Tuesday, 17 February 2009

Philippine $16.4-B remittance beats ’08 forecast

Jun Vallecera
Business Mirror

THE remittances of millions of overseas Filipinos, a key component to sustained domestic expansion, proved slightly better than forecast in 2008, totaling $16.426 billion during the year. “This was 13.7 percent higher than the level recorded in 2007 and slightly above the BSP’s growth forecast of 13 percent or $16.3 billion for the full-year 2008.”

That’s Bangko Sentral ng Pilipinas (BSP) Governor Amando Tetangco Jr. speaking on Monday. He added, “Amid the challenges posed by the global financial-market strains and the economic downturn experienced by host-economies, remittances from overseas Filipinos remain a dependable source of foreign exchange for the economy.”

Earlier apprehensions that the global economic downturn would dampen remittance growth to the detriment of domestic consumption—vital to the continued fueling of local output or the gross domestic product—were thus dissipated by the newly posted data.

Tetangco said in December alone, the remittances totaled $1.4 billion, ensuring continued billion-dollar remittance levels that began more than three years ago or in May 2006.

He traced this development to “sustained demand for Filipino manpower worldwide—particularly professional and skilled workers—combined with greater access by overseas Filipinos and their beneficiaries to expanded remittance-transfer facilities.”

Overseas Filipino worker (OFW) deployment during the year grew at a robust rate of 27.7 percent to 1.376 million from 1.077 million previously. This was true even with actual deployment in December falling by 5.8 percent to 89,799 and giving some substance to arguments that deployment numbers in the future would flatten and eventually decline.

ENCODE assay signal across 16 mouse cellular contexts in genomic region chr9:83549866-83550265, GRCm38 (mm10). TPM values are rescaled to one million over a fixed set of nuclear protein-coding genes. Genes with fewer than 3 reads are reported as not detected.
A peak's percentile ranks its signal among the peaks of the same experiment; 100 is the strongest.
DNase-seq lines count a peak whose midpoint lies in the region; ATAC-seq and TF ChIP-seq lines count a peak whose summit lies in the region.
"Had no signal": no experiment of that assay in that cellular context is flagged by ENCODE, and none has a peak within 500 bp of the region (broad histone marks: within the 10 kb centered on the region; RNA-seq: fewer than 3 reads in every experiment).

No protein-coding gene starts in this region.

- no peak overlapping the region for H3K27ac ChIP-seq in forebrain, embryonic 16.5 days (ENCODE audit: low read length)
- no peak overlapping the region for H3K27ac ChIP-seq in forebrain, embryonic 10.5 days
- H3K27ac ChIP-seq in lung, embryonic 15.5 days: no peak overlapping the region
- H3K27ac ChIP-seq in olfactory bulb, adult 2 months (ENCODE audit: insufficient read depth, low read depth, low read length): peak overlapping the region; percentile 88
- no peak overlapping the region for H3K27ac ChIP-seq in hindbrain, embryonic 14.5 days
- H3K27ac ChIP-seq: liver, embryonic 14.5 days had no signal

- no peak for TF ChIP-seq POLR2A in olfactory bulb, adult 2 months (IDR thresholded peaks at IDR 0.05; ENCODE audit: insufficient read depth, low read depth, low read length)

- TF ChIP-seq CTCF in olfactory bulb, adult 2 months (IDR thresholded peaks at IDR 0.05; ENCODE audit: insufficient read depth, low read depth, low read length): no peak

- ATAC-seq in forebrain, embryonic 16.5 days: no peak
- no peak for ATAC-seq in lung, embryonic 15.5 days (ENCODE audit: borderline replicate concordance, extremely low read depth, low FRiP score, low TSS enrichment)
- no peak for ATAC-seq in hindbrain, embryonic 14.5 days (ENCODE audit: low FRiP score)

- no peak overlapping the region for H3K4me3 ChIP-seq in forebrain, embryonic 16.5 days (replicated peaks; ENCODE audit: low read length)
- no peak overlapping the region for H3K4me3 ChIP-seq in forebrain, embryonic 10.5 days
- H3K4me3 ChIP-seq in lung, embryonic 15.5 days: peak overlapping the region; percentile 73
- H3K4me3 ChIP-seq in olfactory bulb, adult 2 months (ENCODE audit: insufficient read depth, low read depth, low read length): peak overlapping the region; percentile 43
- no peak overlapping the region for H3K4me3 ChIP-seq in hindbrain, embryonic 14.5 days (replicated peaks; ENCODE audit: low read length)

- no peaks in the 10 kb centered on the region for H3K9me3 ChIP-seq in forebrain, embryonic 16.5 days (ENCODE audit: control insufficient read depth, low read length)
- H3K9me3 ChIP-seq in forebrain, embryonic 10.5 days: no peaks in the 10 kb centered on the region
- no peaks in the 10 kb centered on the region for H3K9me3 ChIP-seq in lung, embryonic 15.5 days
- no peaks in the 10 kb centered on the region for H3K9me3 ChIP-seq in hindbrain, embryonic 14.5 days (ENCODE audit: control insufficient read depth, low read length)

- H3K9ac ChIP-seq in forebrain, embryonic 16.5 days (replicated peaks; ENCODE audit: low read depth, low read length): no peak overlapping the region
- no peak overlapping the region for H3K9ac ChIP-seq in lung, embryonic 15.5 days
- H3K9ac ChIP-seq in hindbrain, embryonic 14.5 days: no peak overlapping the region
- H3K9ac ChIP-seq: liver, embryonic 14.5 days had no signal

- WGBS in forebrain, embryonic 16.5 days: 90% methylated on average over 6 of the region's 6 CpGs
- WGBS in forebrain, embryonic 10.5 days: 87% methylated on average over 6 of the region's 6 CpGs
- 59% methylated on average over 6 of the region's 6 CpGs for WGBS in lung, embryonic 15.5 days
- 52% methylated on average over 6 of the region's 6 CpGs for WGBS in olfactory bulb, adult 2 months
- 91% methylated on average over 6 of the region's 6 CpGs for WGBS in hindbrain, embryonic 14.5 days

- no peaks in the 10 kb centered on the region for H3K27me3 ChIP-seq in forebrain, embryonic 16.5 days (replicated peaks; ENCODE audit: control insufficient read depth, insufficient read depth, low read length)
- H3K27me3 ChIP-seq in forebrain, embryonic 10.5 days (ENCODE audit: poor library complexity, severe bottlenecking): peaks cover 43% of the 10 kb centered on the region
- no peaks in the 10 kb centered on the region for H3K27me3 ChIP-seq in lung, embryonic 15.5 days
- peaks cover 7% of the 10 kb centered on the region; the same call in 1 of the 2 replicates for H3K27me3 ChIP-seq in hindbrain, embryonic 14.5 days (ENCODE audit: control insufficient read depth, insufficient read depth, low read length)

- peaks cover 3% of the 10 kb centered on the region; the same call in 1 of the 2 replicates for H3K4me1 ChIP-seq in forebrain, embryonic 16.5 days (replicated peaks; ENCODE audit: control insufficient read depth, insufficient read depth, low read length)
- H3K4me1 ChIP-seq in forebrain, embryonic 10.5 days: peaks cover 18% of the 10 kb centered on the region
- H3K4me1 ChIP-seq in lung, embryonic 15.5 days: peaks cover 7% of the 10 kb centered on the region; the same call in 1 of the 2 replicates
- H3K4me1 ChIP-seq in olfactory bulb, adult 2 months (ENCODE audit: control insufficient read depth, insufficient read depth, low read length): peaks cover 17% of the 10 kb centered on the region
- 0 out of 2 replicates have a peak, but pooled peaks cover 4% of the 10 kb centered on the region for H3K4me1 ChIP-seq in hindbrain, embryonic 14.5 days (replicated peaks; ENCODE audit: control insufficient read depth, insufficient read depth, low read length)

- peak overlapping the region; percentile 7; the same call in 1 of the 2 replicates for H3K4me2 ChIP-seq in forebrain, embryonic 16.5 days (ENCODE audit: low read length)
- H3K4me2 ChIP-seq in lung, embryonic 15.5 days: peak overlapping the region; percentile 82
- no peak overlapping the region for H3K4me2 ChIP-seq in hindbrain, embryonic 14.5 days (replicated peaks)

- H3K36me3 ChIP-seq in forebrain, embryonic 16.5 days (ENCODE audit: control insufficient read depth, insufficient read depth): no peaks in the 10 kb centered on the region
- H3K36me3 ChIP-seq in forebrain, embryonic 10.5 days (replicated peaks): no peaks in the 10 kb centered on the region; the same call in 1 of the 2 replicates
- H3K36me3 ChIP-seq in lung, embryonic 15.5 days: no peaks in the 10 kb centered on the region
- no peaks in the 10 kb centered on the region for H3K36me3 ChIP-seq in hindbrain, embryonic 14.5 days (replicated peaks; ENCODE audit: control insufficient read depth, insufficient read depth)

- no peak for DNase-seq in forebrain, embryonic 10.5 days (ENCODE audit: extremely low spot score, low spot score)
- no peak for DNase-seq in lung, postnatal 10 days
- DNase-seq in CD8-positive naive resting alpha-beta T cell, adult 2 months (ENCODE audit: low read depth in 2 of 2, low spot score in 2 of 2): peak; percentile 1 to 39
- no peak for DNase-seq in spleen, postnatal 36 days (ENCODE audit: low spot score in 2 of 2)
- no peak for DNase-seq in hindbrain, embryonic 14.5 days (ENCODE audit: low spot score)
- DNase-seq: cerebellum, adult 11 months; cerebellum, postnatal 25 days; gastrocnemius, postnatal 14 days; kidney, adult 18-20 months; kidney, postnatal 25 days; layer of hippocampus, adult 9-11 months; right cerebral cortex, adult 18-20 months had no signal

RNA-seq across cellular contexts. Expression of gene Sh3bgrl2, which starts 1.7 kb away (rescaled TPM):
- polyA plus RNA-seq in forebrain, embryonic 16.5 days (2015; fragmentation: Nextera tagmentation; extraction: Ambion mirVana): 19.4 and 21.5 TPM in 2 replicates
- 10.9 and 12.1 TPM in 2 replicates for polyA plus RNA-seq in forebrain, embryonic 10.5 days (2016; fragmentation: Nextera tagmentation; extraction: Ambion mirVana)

Tetangco acknowledged that while the global economic landscape was likely to worsen over the next few months, there nevertheless are certain areas that permit government to remain hopeful. “Specifically, the Philippine Overseas Employment Administration or POEA indicated that labor demand could remain strong in Canada, Bulgaria, Australia, the United Arab Emirates and Qatar. The latter in particular could continue to demand foreign workers in the power/energy, tourism/hotel and real estate sectors.”

He also reported the hiring program for nurses and caregivers in Japan under the Japan-Philippines Economic Partnership Agreement (Jpepa) “will commence by end of April or early May this year.”

The implementing agreement covering the entry of nurses and caregivers was signed by the POEA and the Japan International Corp. for Welfare Services January 12.

“Moreover, Filipino workers could benefit from the rapid expansion of New Zealand’s dairy industry, spurred by higher milk prices, which created demand for dairy farm workers,” added Tetangco.

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